Detecting a Silent Killer

She went in with back pain... And quickly learned she had a deadly disease. Five years ago Wednesday Rhonda Gray lost her battle with ovarian cancer.

Her story and support organization lives on to bring awareness to women about this silent killer.

September is ovarian cancer awareness month. Today Gary Gray remembers his wife and sends a warning to women, not to ignore the little things, because those little things changed his life.

Gary Gray says, "It doesn't give you much of a chance to start with."

For Rhonda Gray she was past the early detection... With only a 50 percent chance to live. If it had been caught early she could have had a 90 percent chance of beating it.

Catching it early is hard to do... And not the norm.

Dr. Rusty Robinson, with the Gynecologic Oncology center of with the Harrington Cancer Center says, "When you have an uncommon disease, it is much harder to come up with a screening test because your screening test has to be so accurate to pick up those few cases that it is technically impossible almost."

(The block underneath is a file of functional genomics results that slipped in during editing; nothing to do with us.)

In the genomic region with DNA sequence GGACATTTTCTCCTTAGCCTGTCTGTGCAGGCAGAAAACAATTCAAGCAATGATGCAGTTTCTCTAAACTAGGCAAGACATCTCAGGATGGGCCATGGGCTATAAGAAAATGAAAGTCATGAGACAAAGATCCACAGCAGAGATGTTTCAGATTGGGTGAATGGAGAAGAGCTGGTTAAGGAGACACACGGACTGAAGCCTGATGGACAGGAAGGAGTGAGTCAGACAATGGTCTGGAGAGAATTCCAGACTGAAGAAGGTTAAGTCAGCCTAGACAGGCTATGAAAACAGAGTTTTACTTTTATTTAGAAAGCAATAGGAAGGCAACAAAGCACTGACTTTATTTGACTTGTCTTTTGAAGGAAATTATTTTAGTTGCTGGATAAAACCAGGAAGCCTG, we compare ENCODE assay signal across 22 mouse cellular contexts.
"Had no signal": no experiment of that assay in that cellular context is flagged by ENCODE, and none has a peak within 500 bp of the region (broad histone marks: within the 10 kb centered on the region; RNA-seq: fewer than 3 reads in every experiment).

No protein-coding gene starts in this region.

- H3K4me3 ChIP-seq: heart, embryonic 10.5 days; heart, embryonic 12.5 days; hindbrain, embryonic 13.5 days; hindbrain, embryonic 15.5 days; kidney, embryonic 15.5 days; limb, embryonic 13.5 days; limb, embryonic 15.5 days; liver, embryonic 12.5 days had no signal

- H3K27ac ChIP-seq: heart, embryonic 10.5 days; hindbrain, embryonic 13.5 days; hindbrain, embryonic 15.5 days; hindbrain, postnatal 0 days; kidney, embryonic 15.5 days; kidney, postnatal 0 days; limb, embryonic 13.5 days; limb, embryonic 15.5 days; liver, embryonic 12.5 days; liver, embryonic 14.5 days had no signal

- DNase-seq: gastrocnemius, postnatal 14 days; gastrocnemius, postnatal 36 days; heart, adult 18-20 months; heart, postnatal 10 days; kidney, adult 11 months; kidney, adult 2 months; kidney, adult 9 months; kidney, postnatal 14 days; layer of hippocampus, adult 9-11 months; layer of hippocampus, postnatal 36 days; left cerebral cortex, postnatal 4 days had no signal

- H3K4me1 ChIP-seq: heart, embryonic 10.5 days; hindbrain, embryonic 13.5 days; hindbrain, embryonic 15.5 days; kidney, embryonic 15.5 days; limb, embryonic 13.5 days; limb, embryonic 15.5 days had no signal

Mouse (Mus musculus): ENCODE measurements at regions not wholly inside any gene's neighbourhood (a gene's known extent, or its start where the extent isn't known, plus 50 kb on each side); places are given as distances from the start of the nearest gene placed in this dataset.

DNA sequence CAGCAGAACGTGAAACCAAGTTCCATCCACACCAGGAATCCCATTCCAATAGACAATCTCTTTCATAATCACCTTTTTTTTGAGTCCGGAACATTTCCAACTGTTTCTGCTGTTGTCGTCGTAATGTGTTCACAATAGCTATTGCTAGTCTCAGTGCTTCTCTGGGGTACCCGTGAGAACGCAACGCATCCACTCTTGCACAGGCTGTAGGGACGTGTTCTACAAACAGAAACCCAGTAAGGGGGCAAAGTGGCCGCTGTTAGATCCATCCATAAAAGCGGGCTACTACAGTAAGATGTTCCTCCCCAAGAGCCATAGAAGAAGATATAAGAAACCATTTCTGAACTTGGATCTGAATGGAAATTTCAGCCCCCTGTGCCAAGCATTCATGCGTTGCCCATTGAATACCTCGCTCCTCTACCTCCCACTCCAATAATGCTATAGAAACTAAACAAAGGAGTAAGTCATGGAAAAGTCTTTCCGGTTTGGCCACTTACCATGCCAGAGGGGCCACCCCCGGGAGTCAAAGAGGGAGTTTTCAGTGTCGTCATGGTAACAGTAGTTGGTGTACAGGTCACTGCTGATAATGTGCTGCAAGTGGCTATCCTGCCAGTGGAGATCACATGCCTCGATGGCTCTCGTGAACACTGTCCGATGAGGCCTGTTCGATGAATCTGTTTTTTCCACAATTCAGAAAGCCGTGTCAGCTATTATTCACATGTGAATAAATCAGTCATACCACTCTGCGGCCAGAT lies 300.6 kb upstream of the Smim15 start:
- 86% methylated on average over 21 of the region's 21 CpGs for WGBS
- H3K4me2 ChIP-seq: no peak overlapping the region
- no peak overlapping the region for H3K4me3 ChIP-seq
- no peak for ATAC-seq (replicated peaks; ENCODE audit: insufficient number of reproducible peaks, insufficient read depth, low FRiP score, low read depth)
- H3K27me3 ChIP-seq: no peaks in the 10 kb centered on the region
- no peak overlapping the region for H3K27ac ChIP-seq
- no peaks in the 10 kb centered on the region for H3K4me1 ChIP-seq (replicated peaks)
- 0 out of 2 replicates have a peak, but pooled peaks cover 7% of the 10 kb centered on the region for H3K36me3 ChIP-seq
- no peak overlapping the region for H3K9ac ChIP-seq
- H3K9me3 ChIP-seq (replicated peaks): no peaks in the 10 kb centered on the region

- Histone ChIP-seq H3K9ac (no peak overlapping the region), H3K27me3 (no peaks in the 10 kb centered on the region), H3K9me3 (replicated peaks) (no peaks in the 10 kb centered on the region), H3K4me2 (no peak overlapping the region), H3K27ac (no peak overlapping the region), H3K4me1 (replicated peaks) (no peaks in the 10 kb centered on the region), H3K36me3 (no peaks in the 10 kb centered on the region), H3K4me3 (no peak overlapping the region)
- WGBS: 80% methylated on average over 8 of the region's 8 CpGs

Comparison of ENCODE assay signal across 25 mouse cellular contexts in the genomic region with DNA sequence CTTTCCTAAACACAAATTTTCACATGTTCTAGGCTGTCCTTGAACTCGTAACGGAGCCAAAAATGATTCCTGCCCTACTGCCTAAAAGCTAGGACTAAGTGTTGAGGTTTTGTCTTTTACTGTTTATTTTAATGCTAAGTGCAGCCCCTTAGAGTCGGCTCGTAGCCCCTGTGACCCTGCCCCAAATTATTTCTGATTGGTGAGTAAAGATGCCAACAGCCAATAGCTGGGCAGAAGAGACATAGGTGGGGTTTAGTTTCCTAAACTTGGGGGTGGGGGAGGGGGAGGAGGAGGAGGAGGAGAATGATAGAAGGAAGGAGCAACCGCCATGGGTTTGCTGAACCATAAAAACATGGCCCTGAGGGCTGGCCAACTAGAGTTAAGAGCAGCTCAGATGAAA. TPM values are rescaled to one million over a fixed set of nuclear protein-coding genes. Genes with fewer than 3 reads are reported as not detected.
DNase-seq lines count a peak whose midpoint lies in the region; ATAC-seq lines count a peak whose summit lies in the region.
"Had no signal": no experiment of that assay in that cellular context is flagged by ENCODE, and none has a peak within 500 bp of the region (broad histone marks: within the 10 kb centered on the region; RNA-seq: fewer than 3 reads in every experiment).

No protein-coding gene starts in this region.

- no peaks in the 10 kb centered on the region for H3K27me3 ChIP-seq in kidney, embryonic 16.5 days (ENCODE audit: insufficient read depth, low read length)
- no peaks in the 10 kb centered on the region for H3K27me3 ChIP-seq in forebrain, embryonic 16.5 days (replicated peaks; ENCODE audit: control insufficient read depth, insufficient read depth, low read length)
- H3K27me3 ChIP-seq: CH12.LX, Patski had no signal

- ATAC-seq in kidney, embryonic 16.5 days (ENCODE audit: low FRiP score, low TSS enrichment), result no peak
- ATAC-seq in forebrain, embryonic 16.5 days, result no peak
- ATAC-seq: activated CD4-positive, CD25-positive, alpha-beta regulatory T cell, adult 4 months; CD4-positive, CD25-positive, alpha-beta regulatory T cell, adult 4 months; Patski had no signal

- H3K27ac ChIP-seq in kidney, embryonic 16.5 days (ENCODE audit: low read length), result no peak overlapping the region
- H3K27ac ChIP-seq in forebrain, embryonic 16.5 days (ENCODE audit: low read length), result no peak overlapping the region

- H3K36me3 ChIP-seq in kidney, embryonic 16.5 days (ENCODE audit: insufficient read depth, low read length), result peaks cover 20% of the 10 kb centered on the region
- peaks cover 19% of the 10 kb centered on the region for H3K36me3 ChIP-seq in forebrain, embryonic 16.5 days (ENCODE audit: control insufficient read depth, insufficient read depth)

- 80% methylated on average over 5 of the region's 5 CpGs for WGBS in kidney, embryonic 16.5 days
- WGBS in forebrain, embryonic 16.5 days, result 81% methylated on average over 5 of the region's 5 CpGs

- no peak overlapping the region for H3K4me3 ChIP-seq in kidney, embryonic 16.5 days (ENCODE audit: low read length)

Looking for support, gray found no gynecological cancers groups in the area, so she helped start one... The Princess Warriors.

Gray says, "It was very beneficial for all involved."

Even after her death, the group continues growing and changing lives.

"I'm very proud, very proud. And I know that they, in those years since it was first started I know it has grown a lot and I know it have benefited a lot of women. They strongly need it. It is an amazing thing, the emotion you go through, and I think most of them realize that their outlook is bleak." Gray says.

Gray says the most important thing he can pass on now is his experience.

"After going through what I have gone through, what I have been through, I think it should be a regular periodical check."

Right now the most affect way of catching the disease early is a thorough exam. Doctors say if you are feeling bloated, fatigued, or needing to urinate more often.. Have it checked.